The Secrets of Negotiation: 4 Tips to Become More Effective
Think of all the times in your career that you’ve had to negotiate – with your employer or employees, with clients, with partners. From salary to sales agreements, negotiating is a critical skill. However, many people are intimidated by negotiation because it is often thought of as a sort of battle in which one person wins and another loses.
In his recent webinar, Winning Together: The Secrets of Negotiation, Dr. Ted Cross says that, “Negotiation is really just convincing someone or another entity to an agreeable position for both of you.”
Four Angles of Negotiation
According to Dr. Cross there are four angles of negotiation: prior beliefs, emotion, agency, and incentives. Each one plays an important role and creates a holistic approach to negotiation.
When entering a negotiation with someone it’s important to remember that we all bring our own prior beliefs to the conversation. Because we are creatures of habit, we tend to be consistent with our past beliefs and opinions and they influence our current decision making. When we’re thoroughly aware of our counterparts’ prior beliefs we better understand where they’re coming from and can tailor the discussion.
Knowing a person’s prior beliefs can also help us find common ground, which is the foundation for building trust and relationships. This does not mean you should manipulate data to match your or their opinion. We should always be honest in our presentation and if the data goes against your counterpart’s prior beliefs, help them understand why the first set of data is different or incomplete and how the new data lines up with their beliefs.
Although we love data, humans are not as rational as we think. In fact, people often don’t make decisions based on data, rather use data to justify emotional or irrational decisions. For example, before we buy something we want– a new car, a new TV, the newest iPhone – we research the product online and get recommendations from friends. Then when someone asks us about our purchase, we don’t say, “I really wanted it.” We use the data points to back up our decision. Moral of the story – when you’re negotiating, “Do not try to connect with reasonuntil you have connected with emotion.”
In order to connect with emotions, we can do a few things – tell a good story and paint a vision. Dr. Cross gives an example of his wife, a realtor, who was negotiating a deal on a house for a young family. The house had multiple offers. The client couldn’t raise their offer so instead, the realtor painted a vision for the seller. She said things like, “This is a really cute family. They have three kids and just moved here from Minnesota. I know they’re going to love and care for this home for a long time.” The family got the house.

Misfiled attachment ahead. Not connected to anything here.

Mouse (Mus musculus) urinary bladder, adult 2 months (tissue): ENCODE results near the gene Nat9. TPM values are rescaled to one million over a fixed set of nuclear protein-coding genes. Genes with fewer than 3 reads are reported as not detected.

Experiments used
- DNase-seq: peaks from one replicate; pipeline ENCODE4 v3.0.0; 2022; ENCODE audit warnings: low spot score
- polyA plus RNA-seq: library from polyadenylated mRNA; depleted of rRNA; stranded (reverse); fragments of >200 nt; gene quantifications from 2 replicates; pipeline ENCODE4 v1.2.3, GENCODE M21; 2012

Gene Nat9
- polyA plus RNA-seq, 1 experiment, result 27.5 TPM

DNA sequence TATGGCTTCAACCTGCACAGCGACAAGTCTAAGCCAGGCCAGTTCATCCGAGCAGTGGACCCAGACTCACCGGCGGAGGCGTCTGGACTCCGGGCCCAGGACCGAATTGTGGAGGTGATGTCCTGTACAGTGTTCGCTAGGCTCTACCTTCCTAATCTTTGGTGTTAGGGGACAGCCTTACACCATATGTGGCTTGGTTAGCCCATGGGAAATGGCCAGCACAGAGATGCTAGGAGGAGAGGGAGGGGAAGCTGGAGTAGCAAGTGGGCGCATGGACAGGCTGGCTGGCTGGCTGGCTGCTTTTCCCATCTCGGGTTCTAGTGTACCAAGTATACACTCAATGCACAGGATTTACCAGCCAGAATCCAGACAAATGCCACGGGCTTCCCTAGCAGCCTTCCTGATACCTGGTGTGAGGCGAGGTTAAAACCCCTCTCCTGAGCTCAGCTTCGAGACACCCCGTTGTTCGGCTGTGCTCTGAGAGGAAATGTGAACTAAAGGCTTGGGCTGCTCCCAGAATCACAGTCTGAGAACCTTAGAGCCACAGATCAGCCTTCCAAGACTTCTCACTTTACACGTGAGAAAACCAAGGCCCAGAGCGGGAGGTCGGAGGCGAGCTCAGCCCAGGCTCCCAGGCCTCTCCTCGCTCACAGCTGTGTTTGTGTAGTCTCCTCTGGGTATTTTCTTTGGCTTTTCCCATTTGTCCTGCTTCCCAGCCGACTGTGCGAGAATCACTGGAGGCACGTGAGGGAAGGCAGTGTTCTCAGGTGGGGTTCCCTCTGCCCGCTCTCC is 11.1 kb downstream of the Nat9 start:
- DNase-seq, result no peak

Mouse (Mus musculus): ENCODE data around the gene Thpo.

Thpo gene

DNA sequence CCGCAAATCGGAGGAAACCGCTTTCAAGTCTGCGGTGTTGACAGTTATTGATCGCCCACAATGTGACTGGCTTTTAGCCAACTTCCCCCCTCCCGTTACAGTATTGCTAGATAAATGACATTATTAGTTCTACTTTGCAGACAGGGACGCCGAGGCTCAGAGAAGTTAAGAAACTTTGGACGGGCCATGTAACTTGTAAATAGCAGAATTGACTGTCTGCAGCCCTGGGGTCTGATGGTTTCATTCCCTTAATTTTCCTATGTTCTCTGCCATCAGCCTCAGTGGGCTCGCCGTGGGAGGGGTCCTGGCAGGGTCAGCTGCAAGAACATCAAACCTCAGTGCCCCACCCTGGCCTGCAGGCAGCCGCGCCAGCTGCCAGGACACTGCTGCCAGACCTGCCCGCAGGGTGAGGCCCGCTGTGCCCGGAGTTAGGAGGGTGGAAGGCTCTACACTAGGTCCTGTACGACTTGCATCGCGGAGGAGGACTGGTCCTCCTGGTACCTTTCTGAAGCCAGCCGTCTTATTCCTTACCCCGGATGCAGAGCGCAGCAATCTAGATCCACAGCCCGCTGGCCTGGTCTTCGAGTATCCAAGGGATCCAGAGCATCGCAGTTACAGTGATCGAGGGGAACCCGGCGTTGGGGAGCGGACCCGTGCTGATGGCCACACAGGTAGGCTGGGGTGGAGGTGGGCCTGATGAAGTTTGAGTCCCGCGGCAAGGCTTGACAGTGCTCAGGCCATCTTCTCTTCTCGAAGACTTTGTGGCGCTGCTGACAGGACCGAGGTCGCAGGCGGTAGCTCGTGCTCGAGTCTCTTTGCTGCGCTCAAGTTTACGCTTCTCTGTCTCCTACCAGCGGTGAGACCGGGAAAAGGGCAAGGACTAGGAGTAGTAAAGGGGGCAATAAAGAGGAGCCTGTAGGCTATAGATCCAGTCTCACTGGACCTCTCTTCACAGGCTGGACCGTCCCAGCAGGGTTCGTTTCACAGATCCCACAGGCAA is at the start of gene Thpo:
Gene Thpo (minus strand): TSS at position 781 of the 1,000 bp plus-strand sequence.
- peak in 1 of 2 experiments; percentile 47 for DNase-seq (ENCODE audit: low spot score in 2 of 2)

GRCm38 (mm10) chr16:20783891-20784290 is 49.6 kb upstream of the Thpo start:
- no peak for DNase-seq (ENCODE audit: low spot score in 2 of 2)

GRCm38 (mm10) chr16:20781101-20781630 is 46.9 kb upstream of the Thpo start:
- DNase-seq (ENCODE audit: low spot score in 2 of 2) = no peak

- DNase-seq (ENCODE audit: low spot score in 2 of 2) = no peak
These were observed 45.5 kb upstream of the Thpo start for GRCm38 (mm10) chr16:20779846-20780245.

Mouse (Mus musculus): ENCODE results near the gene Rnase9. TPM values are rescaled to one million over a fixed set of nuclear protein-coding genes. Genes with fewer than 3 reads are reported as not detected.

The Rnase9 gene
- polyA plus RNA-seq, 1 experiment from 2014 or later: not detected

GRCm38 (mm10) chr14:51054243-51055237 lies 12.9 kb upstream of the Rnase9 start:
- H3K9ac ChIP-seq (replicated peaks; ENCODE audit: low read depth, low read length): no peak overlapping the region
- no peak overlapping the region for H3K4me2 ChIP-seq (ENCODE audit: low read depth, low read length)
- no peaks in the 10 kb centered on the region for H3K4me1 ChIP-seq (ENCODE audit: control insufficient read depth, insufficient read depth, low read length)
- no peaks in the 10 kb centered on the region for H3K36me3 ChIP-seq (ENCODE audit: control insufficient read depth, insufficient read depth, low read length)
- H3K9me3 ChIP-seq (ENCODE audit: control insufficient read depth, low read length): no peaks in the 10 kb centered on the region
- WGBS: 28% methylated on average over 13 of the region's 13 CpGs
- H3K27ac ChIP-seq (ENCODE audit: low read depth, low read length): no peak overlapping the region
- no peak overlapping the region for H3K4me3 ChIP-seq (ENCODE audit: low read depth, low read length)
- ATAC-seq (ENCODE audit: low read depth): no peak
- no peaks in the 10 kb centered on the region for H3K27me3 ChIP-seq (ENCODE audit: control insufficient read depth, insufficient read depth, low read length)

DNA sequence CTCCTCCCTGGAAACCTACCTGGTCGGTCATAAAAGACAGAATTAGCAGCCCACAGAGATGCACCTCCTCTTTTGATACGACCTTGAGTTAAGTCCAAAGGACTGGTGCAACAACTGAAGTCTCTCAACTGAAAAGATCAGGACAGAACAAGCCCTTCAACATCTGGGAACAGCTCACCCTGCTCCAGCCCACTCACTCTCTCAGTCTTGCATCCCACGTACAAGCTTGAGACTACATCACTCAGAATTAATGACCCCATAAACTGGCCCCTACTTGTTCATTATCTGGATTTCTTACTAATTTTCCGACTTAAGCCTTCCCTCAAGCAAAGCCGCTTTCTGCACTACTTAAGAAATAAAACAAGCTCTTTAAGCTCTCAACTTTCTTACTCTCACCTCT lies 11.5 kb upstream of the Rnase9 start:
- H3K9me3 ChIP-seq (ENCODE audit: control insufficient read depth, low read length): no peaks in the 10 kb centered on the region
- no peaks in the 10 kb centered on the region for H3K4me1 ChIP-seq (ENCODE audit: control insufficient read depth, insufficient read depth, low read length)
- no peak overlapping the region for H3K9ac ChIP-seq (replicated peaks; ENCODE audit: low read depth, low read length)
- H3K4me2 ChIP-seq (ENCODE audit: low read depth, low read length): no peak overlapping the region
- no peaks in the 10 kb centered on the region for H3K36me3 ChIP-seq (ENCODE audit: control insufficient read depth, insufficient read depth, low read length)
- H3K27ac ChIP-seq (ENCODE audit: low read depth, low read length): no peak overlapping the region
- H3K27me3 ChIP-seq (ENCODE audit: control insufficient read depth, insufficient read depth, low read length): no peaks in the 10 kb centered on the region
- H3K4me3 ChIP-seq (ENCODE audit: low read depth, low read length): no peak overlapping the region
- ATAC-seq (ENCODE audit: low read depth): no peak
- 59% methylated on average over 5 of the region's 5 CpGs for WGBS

When you’re trying to get a kid to eat their vegetables, you don’t ask, “Do you want to eat peas or chocolate cake?” You ask, “Do you want to eat peas or carrots?” The same is true in a negotiation. We want to help people feel like they’re in control and like they are making their own choices.
Our innate desire for control makes us susceptible to trying to control the situation. But the more we try to control our counterpart, the more confined they feel. Going back to the vegetable example, by asking them if they want peas or carrots, you’re creating a more collaborative conversation.
Before you go into a negotiation, ask yourself a few questions . . .
- What is my ideal outcome? For example, your ideal salary is $100,000
- What is my ZOPA (zone of possible agreement)? This is the range in which you’re willing to make a deal. For example, even though your ideal salary is $100,000 you’d be happy making somewhere between $80,000 and $120,000.
- What is my BATNA (best alternative to negotiated agreement)? If you can’t reach a deal, what’s the best alternative? For example, the company can only offer you $70,000. Would you be open to more PTO instead?
When you apply these four angles to any negotiation you are more likely to reach an agreeable outcome for both you and your counterpart.